Socially intelligent individuals are aware of the emotions and intentions of themselves and others. No matter what the social situation is, they attempt to make everyone involved feel comfortable and valued. Socially intelligent people are perceptive of others’ feelings and honest about their own, and are generally adept at fostering healthy relationships.
Too much: psychobabbling
Too little: obtuseness, cluelessness
-Withhold a powerful and decisive argument that will win you a discussion but might hurt someone, at least twice a month. Focus your energy on the logic of your arguments rather than on their emotional “punch.”
-Listen to your friends and siblings empathically, without preparing rebuttals, and simply reflect your feelings after they are finished. Don’t just wait for your turn to speak during conversation.
-If someone offends you, attempt to find at least one positive element in his or her motives. Consider reasons why their offensive behavior may result from temporary, situational factors rather than from their disposition or nature.
-Attend an uncomfortable social situation as an active observer and describe what you observe without any judgments. Note whether the situation got heated or out-of-hand and why.
-Note and appreciate others in the light of their positive attributes. Voice your thoughts to them in conversation.
-Write five personal feelings daily for four weeks and monitor patterns. Are there situations that you encounter regularly that alter your emotional pattern?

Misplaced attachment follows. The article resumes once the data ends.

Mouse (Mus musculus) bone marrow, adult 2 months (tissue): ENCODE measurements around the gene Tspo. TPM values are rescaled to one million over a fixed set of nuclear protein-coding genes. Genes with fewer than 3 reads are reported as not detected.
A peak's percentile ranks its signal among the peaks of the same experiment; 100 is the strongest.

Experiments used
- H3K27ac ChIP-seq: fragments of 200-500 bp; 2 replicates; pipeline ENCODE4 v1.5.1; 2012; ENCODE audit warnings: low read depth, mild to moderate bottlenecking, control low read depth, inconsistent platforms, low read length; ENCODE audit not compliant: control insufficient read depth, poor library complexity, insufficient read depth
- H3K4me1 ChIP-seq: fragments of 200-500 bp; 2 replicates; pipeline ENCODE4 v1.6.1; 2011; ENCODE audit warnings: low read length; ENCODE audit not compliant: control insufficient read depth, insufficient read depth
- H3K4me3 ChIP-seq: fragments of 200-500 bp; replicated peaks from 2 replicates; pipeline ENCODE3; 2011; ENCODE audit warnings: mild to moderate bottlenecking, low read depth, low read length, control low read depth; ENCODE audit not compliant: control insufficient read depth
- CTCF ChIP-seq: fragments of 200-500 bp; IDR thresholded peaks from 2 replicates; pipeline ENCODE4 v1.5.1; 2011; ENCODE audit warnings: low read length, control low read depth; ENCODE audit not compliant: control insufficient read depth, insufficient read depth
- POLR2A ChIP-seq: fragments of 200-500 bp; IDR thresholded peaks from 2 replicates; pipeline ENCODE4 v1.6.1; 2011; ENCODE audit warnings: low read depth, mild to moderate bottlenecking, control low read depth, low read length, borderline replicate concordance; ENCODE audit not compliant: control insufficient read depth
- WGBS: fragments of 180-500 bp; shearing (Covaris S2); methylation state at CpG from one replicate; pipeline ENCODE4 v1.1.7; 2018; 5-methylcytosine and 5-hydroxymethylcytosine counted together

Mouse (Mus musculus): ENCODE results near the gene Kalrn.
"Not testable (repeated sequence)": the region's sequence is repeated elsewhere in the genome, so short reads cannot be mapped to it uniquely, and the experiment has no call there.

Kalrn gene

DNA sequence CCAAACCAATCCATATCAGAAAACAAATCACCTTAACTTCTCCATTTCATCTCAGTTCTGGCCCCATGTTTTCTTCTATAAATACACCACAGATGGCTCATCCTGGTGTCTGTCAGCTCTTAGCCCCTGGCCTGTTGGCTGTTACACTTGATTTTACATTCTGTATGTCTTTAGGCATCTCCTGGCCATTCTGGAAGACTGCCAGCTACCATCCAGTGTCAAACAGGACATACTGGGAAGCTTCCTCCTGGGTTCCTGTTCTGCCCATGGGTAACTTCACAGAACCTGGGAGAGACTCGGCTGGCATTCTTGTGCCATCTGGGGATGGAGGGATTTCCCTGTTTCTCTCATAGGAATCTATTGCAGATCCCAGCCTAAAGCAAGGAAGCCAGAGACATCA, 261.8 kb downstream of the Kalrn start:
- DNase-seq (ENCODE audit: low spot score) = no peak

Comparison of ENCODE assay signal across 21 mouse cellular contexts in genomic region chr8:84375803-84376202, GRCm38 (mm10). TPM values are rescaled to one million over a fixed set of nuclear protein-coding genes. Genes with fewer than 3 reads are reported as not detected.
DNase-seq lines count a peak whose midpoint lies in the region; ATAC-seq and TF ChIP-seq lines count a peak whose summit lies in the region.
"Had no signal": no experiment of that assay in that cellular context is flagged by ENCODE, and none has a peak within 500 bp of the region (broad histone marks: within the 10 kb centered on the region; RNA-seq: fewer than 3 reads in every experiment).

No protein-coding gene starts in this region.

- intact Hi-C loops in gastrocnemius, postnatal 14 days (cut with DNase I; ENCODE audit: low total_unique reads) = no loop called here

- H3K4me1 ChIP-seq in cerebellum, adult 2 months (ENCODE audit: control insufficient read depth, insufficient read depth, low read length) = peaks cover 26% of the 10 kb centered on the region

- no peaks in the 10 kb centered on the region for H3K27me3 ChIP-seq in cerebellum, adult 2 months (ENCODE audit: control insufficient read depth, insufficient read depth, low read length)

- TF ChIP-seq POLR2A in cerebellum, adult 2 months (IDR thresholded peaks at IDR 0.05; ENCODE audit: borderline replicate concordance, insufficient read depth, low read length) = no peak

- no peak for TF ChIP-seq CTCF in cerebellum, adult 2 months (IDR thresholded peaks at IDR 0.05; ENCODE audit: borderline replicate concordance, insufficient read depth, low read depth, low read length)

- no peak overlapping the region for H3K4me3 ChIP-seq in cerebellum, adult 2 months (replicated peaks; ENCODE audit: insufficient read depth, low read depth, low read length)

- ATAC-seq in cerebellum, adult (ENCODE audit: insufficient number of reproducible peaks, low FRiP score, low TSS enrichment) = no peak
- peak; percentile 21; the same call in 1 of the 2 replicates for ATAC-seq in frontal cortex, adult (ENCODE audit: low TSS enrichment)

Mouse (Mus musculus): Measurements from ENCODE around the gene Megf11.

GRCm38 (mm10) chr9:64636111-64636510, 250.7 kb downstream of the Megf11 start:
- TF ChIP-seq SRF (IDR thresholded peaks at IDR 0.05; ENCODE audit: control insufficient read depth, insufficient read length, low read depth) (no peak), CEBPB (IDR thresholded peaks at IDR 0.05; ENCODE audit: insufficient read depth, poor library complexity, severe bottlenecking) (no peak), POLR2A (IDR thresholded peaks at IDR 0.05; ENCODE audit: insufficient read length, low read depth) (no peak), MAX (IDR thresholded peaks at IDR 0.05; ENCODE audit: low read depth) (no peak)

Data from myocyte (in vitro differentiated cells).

-Watch a favourite TV program or film muted and write feelings observed. Note your own non-verbal communication methods when you engage in conversation.
-Express your feelings appropriately to someone for whom you have not done so. Listen carefully to their response and process your emotions together.
-Ask someone close to you about times you did not emotionally understand him/her and how he/she would like to be emotionally understood in the future. Think of a few small, practical steps that you can take when interacting with this person next.
-Listen to others with unconditional regard. Make it clear to them that your friendship is not conditional on what they tell you.
-Notice when your family and friends grow. Congratulate them and record specific observations. Make your loved ones feel like they are special parts of your life.
-Identify which of your friends relate most emphatically with others. Observe them closely and try to emulate the social skills that you admire in them.
-When working with others, emphasize the value of being agreeable. Remember that group harmony is as essential as, or even more important than, productivity.
-In your close relationships, speak plainly and directly about your needs and wishes. Allow others to do the same without judging them or responding with rebuttals.
-Perceive and acknowledge three sincere gestures of a friend. Observe how your expression of gratitude makes you both feel.